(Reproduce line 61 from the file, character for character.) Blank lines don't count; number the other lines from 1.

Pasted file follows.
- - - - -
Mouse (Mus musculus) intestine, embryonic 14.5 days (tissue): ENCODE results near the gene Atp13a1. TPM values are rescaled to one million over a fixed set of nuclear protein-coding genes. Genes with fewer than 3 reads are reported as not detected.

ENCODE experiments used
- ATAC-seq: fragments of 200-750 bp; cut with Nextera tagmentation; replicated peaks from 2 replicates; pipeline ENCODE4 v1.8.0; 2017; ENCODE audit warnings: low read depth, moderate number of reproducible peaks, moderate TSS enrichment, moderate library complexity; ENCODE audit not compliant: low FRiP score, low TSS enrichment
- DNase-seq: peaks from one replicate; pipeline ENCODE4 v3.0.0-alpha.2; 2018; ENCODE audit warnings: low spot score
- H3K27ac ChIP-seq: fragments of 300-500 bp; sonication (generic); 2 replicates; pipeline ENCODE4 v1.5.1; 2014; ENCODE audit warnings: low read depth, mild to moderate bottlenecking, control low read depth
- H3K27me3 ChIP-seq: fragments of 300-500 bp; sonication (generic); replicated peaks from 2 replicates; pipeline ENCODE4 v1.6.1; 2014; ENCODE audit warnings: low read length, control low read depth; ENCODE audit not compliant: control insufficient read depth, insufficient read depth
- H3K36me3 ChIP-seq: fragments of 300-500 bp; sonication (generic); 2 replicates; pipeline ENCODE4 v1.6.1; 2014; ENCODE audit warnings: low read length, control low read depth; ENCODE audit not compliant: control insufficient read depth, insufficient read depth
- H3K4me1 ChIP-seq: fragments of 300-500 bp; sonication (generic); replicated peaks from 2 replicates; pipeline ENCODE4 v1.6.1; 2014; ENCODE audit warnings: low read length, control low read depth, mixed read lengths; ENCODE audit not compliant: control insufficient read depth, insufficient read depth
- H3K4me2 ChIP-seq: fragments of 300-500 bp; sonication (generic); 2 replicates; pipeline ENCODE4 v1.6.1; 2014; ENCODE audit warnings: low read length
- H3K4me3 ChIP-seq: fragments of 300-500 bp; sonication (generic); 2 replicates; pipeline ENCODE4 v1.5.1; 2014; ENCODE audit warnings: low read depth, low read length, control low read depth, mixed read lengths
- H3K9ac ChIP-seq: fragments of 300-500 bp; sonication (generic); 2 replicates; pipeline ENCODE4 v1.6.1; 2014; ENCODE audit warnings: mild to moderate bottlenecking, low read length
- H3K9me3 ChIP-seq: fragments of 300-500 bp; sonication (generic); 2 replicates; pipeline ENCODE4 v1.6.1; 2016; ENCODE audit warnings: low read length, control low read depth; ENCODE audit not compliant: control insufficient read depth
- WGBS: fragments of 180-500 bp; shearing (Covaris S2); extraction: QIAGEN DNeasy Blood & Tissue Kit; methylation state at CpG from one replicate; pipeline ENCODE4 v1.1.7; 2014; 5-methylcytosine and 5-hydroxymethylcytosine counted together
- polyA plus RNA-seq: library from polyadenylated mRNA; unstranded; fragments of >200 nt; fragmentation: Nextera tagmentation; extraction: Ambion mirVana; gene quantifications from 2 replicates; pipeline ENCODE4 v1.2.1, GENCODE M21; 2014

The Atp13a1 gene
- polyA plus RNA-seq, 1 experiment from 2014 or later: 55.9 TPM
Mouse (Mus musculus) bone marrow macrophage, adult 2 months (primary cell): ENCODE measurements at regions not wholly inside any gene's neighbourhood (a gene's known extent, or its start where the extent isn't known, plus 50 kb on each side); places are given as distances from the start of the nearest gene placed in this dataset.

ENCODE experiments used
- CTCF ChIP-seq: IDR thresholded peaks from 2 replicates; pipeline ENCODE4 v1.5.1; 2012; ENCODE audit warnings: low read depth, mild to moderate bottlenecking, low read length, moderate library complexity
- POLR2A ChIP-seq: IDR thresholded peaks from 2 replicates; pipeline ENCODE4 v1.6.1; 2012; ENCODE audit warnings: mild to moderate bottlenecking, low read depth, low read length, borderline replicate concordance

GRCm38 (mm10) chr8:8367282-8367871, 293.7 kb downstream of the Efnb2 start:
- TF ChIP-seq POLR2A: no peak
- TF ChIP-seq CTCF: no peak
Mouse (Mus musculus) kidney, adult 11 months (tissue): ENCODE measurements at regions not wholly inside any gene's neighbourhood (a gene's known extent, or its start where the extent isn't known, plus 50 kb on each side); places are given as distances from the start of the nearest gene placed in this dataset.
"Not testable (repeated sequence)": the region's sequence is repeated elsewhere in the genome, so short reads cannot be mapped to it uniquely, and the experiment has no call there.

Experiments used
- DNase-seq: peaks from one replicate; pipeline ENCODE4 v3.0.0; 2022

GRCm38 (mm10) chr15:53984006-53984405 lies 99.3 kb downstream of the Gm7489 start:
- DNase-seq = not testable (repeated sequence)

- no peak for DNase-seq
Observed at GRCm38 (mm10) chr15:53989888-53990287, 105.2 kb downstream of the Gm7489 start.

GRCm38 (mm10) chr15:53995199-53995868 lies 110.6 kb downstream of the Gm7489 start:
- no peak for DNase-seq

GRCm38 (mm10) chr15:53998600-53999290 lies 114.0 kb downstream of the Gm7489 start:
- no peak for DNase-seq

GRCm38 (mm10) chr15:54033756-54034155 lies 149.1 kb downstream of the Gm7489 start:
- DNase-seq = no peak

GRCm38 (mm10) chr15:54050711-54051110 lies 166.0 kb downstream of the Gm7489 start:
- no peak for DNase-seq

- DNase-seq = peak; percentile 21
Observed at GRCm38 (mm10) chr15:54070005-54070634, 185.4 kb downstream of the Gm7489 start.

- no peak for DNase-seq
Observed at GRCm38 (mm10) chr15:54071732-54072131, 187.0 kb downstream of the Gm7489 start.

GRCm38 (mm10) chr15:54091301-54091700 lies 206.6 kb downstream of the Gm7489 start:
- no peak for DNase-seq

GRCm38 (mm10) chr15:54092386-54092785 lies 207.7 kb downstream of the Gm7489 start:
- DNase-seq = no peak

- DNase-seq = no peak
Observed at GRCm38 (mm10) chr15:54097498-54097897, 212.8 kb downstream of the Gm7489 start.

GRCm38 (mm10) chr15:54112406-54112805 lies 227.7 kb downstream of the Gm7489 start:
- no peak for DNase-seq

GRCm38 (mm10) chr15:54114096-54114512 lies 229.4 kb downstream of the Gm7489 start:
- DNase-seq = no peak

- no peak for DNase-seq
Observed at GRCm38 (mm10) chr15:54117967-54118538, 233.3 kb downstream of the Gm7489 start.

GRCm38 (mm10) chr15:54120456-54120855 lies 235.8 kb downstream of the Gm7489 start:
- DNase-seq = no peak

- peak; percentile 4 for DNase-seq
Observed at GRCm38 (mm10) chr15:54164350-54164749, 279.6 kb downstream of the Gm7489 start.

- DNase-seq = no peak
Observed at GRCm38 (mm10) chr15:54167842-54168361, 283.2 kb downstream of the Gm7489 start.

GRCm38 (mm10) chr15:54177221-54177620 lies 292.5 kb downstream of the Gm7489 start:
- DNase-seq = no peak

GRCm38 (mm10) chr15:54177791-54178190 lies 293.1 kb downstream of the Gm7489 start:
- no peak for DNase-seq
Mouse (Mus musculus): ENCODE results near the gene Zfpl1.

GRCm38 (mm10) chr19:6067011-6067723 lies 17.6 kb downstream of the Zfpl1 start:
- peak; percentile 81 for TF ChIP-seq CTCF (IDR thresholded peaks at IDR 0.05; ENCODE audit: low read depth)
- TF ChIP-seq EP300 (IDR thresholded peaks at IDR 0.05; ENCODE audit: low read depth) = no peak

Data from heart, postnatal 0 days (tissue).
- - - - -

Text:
Observed at GRCm38 (mm10) chr15:54167842-54168361, 283.2 kb downstream of the Gm7489 start.